‘Find the money somewhere else’: Woodlands Water Agency votes to not pay anticipated SJRA rate increases related to legal fees, uncollected revenue

Lawsuits over surface water in Lake Conroe have led to increased water rates. (Community Impact Newspaper staff)
Lawsuits over surface water in Lake Conroe have led to increased water rates. (Community Impact Newspaper staff)

Lawsuits over surface water in Lake Conroe have led to increased water rates. (Community Impact Newspaper staff)

The Woodlands Water Agency, the managing body for the 11 municipal utility districts in The Woodlands, has sent a clear message: The Woodlands residents should not have to pay for the legal fees and uncollected revenue of other entities.

At its May 13 meeting, the board voted to direct its Woodlands Groundwater Reduction Plan representative to vote to not pay for anticipated increased San Jacinto River Authority surface water rates related to legal fees or budget shortfalls due to other entities not paying their share.

Prior to the vote, SJRA’s Deputy General Manager Ron Kelling outlined four potential rate scenarios based on the outcomes of legal scenarios. Depending on how lawsuits pan out, rates could increase next fiscal year by between 0.4% to 14.5%. The rates will be set May 26 by the SJRA GRP committee and approved, along with the fiscal year 2020-21 budget, by the SJRA board June 22.

A significant portion of the rate increase hinges on the city of Conroe. In 2016, the cities of Conroe and Magnolia refused to pay for the increased rates, deeming them an unfair burden to residents. According to the SJRA, these cities owe a total of $4.78 million and $252,397, respectively, as of March 31.

Quadvest, a private utility company, has also sued the SJRA on the grounds the entity is monopolizing surface water resources in the area and has set costly and unjust rates. Quadvest has filed for a temporary injunction from having to pay GRP fees while its lawsuits are going on, Kelling said.

When entities do not pay the current GRP rates, the cost burden falls on other GRP participants, SJRA officials said. SJRA officials said they anticipate expenses to increase as they have spent $1.5 million on legal fees within its GRP division thus far and anticipate an additional $2.5 million by the end of FY 2020-21.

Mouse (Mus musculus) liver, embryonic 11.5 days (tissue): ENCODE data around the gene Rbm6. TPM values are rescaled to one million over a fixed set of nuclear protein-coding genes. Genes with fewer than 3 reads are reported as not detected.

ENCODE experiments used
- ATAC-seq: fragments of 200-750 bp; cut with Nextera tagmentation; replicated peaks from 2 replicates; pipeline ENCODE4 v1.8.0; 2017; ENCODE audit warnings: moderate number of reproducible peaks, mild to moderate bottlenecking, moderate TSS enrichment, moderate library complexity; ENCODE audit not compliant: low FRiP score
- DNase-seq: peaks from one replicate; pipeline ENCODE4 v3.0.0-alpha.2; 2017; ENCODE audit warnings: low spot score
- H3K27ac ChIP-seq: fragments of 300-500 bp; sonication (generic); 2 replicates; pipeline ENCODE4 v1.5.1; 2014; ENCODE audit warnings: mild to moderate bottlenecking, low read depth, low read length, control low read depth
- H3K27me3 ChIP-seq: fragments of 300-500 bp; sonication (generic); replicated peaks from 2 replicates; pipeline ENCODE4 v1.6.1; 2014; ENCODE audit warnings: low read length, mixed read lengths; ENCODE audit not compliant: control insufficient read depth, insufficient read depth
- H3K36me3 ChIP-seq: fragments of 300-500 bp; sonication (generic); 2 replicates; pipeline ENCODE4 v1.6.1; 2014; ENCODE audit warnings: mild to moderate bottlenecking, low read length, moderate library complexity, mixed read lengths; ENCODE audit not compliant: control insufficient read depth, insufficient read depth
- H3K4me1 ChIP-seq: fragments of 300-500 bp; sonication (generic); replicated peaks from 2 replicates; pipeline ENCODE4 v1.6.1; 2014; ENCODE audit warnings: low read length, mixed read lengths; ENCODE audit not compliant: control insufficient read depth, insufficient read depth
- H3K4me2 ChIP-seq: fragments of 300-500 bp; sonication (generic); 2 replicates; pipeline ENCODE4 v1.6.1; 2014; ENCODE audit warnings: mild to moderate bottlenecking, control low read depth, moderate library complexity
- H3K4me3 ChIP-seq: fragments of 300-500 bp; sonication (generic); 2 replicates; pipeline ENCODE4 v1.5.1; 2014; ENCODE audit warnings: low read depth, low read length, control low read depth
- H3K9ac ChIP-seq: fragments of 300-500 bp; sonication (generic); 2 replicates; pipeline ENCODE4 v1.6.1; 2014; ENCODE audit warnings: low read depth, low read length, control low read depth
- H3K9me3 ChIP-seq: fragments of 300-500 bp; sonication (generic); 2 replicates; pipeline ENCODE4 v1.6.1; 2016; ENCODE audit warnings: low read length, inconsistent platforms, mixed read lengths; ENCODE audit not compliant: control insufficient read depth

But officials with the Woodlands Water Agency said they cannot support passing these costs onto residents.

“The 3.7% [increase], ... we’d just look our community in the eye and say that’s fair and reasonable,” WWA President Eric Heard said, referring to the second rate scenario SJRA outlined. “I will say though, Scenario C, where we ask our residents to pay 14.5% increase, probably not truly workable for a number of reasons. And really more than anything it reflects a breakdown from what we bargained for in the agreement.”

Board members agreed the rate increases should reflect operating expenses, not legal fees and costs associated with entities not paying up-to-date rates.

“SJRA has to find another way to pay for these lawsuits,” trustee Arthur Bredehoft said. “Quadvest is not our issue, and the suit with Conroe and Magnolia is not our issue as we are meeting our contractual obligation. And why should the residents of the Woodlands pay for lawsuits and nonpayment by two parties in the contract?”

Kelling said he had anticipated the 14.5% rate increase scenario was unrealistic, which is why he had come up with a fourth scenario, which involves reducing production at the surface water plant.

“I still think your Scenario D at 8.5% is still not workable,” Heard said. “That is basically a 10% increase, and that is because other participants aren’t paying. I think you’re just going to have to find the money somewhere else.”

Kelling said the only option the SJRA would have is to draw from its debt service reserve, which currently holds $34 million. The SJRA is required to have at least a year's worth of debt service payments in its debt service reserves.

“The GRP is its own separate enterprise, so the only money that the SJRA GRP has to take is what is sitting in the GRP,” Kelling said. “When you’re saying find some other place to take the legal fee, if it isn’t coming in from rates ... or reserves... there is no place to pull money from. If we’re not allowed to use the rates to pay for the legal fees or to pay for the uncollected revenue, the only place to pull it from would be the debt service reserve.”

The board unanimously voted to direct its GRP representative to vote to not pay for rate increases related to legal fees or uncollected revenue. Any other options of legal nature related to the contracts will need to be discussed in future closed sessions, officials said.
By Eva Vigh
Eva Vigh joined Community Impact Newspaper in 2018 as a reporter for Spring and Klein. Prior to this position, she covered upstream oil and gas news for a drilling contractors' association.


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